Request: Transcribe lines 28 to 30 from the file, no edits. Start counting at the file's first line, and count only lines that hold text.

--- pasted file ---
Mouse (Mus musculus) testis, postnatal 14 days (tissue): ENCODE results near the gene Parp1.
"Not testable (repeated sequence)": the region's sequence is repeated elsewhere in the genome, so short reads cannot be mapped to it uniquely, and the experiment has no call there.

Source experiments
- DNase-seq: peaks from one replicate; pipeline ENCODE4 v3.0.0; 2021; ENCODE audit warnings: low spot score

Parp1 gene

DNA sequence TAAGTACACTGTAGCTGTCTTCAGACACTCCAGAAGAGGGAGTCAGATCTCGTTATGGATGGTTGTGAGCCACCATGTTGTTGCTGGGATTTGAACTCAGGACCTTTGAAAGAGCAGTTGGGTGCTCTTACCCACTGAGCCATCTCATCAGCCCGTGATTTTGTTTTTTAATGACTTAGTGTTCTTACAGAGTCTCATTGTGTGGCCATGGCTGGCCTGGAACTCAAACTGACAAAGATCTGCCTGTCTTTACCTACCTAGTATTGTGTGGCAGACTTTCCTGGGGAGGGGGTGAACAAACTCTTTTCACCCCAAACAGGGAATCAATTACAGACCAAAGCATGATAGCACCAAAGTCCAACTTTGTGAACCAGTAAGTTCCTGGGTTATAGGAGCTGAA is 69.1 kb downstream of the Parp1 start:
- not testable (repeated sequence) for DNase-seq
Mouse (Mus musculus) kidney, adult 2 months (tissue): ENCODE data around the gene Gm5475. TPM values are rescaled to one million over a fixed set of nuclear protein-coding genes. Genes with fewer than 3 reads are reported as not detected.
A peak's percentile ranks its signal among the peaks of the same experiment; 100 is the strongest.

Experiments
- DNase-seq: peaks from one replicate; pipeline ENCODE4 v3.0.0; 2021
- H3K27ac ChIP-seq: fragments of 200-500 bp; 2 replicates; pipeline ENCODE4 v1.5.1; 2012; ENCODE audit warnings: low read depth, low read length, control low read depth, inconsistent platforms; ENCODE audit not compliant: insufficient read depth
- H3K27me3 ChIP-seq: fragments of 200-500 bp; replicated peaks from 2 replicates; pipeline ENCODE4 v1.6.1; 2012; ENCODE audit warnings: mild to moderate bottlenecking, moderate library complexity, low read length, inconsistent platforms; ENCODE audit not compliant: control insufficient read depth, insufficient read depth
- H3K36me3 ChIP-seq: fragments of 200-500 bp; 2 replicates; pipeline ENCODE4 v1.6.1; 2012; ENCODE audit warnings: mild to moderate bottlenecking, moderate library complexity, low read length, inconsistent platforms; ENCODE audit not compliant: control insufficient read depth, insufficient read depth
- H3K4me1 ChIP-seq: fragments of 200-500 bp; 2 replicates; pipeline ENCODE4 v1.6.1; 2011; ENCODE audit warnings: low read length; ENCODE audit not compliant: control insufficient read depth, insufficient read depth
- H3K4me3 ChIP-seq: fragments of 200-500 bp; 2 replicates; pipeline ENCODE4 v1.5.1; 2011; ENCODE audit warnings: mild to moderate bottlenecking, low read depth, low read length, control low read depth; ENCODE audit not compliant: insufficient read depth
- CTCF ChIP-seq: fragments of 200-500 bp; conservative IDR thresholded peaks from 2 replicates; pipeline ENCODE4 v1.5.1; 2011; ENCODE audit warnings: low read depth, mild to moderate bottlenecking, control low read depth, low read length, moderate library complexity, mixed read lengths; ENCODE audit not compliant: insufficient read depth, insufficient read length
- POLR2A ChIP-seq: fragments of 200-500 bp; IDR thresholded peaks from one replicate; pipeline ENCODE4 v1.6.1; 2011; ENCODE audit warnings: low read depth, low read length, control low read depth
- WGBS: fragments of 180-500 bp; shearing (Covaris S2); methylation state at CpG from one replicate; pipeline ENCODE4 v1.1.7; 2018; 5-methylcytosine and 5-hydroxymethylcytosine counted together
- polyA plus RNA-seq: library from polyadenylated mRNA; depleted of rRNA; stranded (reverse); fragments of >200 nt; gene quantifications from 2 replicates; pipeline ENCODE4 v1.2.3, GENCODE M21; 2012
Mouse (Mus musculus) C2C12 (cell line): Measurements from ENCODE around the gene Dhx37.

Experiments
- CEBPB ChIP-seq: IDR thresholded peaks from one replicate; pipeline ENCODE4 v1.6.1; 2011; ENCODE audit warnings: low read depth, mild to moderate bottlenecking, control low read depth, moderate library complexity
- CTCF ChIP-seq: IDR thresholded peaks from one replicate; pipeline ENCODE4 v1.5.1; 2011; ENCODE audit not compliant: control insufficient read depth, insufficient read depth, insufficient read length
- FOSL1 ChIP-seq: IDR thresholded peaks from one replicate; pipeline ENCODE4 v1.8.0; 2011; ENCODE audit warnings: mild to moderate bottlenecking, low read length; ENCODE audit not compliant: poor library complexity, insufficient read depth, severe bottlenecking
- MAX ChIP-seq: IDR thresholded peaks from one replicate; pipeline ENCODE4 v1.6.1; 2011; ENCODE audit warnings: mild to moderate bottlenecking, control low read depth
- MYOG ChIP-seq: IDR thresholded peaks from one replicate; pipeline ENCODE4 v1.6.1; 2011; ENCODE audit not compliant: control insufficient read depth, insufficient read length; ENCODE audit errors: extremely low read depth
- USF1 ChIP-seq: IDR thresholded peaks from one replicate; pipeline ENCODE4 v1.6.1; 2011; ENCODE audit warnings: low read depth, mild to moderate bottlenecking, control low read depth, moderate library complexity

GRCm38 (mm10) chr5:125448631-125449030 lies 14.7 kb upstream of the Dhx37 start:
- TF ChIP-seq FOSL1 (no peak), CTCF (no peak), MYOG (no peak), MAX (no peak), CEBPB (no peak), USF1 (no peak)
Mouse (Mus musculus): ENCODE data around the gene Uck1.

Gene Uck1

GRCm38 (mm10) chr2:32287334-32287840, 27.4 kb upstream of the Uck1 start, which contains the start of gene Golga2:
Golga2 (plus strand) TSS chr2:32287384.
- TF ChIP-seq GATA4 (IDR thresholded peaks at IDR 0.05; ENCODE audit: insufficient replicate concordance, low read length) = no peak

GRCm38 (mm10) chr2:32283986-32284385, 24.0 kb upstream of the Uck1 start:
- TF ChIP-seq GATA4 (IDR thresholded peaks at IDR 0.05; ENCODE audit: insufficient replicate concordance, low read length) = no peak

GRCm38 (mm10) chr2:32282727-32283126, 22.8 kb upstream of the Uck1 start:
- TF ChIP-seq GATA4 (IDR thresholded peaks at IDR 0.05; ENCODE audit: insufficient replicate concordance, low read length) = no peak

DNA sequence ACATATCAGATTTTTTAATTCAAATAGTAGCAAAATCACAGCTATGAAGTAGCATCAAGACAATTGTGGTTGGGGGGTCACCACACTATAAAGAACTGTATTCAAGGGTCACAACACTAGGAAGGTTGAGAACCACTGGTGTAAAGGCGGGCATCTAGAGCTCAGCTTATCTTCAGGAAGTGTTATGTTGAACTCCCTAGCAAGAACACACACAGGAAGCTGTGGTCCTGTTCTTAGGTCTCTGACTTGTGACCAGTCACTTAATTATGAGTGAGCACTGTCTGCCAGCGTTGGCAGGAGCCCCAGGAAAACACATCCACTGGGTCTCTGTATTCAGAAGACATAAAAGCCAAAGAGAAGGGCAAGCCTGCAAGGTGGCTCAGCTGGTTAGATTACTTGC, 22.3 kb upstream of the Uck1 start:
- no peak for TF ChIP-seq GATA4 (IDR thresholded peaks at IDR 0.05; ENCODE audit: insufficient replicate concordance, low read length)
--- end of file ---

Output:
- USF1 ChIP-seq: IDR thresholded peaks from one replicate; pipeline ENCODE4 v1.6.1; 2011; ENCODE audit warnings: low read depth, mild to moderate bottlenecking, control low read depth, moderate library complexity

GRCm38 (mm10) chr5:125448631-125449030 lies 14.7 kb upstream of the Dhx37 start:
- TF ChIP-seq FOSL1 (no peak), CTCF (no peak), MYOG (no peak), MAX (no peak), CEBPB (no peak), USF1 (no peak)